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Pier Dominguez

Pier Dominguez is a doctoral candidate in American Studies at Brown University. His dissertation, “The Melodramatics of Queer Race,” examines media and performance modes dismissed as melodramatic, trashy, kitschy, schmaltzy, and inauthentic. Formerly a teen biographer of Christina Aguilera, he has since written about Whitney Houston’s queer afterlife for Racialicious and his academic work has appeared in Camera Obscura and is forthcoming in the anthology Black Sexual Economies (University of Illinois Press).

“Of Whistles, Coos, and Doo-Wop: The Racial Kitsch of Mariah Carey’s Vocal Theatrics”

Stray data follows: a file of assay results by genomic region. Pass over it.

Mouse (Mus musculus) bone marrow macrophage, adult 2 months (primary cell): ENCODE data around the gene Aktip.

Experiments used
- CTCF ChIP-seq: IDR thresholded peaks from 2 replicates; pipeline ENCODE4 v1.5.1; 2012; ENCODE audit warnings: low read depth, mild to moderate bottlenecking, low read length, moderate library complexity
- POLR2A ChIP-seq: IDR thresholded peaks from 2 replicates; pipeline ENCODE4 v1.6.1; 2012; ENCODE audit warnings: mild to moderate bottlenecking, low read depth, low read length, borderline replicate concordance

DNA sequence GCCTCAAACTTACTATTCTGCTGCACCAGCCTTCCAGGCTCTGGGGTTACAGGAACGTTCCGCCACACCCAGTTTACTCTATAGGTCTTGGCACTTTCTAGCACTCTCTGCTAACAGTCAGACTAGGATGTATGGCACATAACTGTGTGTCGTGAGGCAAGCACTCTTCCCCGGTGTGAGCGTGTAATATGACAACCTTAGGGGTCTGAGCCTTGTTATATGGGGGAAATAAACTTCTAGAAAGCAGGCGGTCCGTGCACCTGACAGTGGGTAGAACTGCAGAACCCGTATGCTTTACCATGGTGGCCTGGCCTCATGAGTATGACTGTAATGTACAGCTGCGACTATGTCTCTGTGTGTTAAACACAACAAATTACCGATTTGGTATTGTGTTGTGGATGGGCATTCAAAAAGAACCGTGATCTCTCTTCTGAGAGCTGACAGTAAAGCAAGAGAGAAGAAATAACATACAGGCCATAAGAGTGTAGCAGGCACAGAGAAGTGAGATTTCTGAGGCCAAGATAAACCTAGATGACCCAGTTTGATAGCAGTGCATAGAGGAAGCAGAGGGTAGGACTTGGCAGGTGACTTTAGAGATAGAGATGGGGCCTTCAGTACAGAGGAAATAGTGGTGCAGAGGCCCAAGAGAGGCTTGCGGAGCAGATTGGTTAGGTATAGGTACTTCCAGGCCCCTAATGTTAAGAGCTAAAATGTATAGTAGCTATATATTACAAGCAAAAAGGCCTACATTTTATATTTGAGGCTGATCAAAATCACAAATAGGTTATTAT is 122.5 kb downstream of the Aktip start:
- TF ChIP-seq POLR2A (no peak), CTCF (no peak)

Recently voted #1 in an MTV survey of the 22 Greatest Voices in Contemporary Music, Mariah Carey is nearly universally acknowledged as “The Voice” of her generation. Yet there has been little critical attention devoted to the actual aesthetics of her vocal theatrics. Critics have exclusively focused on the influence of the schmaltz gospel melisma of “Vision of Love,” placing Carey into a genealogy that includes predecessors such as Aretha Franklin and Whitney Houston. Such a lineage highlights the strength, volume, and power of Black women’s voices. I argue Carey performs a complex and slyly campy relationship to voice, which is less about power and volume and more about a queerly racialized malleability, elasticity, and inauthenticity. As the auteur and producer of all her music, Carey foregrounds her vocal lines through simple lyrics, short verses, and long pre-choruses and choruses. Particularly in her lead promotional singles, she draws from influences such as ’60s girl group doo-wop, the soft soul of Minnie Riperton, and the post-soul falsetto squeals of Prince. Through a close reading—or listening—of both the aesthetics of her vocal performance and her visualization of its theatrics in music videos, I contend her songs are often about the style of her vocal theatrics as she performs the instabilities, artificiality, and inauthenticity of racialized femininity. In this way, I theorize Mariah Carey’s kitsch vocal performance and contextualize it as another element of her mixed race negotiation of racial innocence. I end by exploring the way her vocal performance of the kitsch of racial innocence has been taken up (perhaps unexpectedly) by white pop divas like Katy Perry and the multicultural girl group Fifth Harmony.


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